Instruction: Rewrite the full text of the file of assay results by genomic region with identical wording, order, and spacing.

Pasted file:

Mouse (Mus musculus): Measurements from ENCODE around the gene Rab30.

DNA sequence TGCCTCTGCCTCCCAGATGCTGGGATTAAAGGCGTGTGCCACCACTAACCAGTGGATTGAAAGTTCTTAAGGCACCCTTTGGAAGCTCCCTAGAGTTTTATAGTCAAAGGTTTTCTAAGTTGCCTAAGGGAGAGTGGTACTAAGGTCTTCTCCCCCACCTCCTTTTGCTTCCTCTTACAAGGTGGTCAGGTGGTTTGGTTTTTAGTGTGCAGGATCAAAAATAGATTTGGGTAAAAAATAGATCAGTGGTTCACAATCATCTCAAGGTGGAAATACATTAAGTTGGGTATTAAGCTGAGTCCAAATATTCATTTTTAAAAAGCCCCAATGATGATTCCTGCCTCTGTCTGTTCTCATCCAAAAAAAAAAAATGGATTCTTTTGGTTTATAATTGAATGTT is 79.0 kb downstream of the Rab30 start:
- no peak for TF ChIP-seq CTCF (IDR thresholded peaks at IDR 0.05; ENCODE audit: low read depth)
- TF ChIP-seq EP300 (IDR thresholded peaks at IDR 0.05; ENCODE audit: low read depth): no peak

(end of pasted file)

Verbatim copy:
Mouse (Mus musculus): Measurements from ENCODE around the gene Rab30.

DNA sequence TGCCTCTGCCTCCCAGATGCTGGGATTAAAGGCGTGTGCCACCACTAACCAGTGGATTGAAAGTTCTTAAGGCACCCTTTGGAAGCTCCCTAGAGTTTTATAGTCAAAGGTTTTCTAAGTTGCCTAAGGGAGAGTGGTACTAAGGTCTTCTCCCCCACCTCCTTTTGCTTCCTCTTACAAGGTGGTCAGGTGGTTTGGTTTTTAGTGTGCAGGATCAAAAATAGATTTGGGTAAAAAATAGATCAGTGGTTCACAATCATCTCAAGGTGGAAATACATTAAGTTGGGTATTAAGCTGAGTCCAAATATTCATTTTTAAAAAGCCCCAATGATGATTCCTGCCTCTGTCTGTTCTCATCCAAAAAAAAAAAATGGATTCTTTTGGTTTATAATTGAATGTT is 79.0 kb downstream of the Rab30 start:
- no peak for TF ChIP-seq CTCF (IDR thresholded peaks at IDR 0.05; ENCODE audit: low read depth)
- TF ChIP-seq EP300 (IDR thresholded peaks at IDR 0.05; ENCODE audit: low read depth): no peak